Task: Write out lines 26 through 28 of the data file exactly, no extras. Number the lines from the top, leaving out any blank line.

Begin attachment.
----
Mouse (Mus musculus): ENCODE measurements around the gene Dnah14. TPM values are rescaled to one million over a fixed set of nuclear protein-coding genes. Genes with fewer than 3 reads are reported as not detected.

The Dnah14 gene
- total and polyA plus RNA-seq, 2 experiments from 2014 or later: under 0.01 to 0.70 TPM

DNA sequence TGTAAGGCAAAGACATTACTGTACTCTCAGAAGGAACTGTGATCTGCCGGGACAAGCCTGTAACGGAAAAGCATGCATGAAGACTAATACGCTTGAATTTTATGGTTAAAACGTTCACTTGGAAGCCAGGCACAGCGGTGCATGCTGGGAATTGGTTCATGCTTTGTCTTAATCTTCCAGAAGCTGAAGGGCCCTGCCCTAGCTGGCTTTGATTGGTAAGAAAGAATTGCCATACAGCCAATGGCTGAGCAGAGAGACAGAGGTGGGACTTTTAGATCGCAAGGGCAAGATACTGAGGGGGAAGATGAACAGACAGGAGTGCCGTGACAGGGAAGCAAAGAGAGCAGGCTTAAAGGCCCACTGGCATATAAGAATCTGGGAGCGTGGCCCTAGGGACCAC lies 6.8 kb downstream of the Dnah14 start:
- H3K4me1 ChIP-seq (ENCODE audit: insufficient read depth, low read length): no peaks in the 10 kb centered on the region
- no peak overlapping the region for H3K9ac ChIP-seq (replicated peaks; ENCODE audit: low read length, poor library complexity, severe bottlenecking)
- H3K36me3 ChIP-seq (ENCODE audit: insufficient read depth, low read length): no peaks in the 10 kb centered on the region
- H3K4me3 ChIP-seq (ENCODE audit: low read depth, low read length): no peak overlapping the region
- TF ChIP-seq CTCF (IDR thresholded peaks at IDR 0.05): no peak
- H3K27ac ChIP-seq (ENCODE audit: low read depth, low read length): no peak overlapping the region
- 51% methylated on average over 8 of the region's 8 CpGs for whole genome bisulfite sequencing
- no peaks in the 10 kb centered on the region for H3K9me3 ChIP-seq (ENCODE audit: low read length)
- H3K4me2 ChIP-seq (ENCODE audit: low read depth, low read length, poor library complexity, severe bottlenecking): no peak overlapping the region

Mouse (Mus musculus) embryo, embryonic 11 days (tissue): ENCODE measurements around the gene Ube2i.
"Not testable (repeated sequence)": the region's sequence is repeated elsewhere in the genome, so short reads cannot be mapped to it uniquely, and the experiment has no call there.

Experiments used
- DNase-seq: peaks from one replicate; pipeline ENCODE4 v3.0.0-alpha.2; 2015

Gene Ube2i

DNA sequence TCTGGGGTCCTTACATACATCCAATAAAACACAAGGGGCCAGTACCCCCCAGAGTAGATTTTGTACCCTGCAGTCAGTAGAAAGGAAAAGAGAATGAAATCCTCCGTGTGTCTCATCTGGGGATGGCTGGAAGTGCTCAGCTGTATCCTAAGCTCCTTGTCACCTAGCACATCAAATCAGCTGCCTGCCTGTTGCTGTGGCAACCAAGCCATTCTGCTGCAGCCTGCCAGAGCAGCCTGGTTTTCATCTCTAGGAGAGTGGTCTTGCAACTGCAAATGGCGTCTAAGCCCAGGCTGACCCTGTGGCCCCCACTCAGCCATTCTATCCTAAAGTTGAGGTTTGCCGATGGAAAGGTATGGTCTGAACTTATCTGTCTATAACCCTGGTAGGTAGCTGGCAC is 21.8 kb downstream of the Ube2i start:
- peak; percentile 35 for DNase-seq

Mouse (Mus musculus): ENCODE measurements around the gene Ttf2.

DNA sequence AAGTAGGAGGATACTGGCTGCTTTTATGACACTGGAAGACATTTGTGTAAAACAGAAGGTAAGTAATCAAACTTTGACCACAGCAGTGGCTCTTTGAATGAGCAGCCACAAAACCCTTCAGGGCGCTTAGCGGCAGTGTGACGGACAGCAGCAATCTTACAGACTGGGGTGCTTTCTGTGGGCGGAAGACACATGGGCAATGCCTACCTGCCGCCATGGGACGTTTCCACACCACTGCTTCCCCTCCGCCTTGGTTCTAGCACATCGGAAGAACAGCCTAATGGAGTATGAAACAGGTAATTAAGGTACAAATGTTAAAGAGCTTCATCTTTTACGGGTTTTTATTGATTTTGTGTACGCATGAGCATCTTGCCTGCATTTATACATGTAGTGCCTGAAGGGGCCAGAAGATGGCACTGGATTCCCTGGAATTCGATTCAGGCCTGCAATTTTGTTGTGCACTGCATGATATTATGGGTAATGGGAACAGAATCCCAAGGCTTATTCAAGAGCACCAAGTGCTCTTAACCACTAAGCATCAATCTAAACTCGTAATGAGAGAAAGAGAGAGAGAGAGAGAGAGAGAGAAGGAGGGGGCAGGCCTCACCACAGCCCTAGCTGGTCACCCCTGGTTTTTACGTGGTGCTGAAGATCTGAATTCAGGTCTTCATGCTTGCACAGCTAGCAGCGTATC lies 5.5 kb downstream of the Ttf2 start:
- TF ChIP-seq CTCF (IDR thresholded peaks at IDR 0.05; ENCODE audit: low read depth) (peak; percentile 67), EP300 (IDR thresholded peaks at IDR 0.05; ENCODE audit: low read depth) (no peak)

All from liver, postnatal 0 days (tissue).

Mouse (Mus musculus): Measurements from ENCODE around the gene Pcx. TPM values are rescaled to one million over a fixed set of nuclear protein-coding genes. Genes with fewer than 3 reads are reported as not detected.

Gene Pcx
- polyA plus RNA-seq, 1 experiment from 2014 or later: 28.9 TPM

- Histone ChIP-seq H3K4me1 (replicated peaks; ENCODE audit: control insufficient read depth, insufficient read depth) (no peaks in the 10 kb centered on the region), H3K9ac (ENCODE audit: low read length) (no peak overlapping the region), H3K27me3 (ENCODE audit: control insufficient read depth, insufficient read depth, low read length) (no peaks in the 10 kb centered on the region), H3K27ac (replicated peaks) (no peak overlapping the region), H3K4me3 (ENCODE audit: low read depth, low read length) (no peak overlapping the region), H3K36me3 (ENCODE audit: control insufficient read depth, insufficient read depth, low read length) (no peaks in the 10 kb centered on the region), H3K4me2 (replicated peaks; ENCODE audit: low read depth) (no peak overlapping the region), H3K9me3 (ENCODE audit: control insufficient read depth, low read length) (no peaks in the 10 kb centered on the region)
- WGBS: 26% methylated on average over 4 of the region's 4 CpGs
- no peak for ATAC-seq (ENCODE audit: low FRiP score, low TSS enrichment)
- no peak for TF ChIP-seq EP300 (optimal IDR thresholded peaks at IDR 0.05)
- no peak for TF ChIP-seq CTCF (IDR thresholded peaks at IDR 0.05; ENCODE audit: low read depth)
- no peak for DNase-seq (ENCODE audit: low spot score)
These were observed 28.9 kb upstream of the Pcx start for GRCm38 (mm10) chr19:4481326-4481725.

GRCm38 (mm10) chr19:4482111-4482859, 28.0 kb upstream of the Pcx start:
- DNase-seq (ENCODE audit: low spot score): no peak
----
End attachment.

Gene Pcx
- polyA plus RNA-seq, 1 experiment from 2014 or later: 28.9 TPM

- Histone ChIP-seq H3K4me1 (replicated peaks; ENCODE audit: control insufficient read depth, insufficient read depth) (no peaks in the 10 kb centered on the region), H3K9ac (ENCODE audit: low read length) (no peak overlapping the region), H3K27me3 (ENCODE audit: control insufficient read depth, insufficient read depth, low read length) (no peaks in the 10 kb centered on the region), H3K27ac (replicated peaks) (no peak overlapping the region), H3K4me3 (ENCODE audit: low read depth, low read length) (no peak overlapping the region), H3K36me3 (ENCODE audit: control insufficient read depth, insufficient read depth, low read length) (no peaks in the 10 kb centered on the region), H3K4me2 (replicated peaks; ENCODE audit: low read depth) (no peak overlapping the region), H3K9me3 (ENCODE audit: control insufficient read depth, low read length) (no peaks in the 10 kb centered on the region)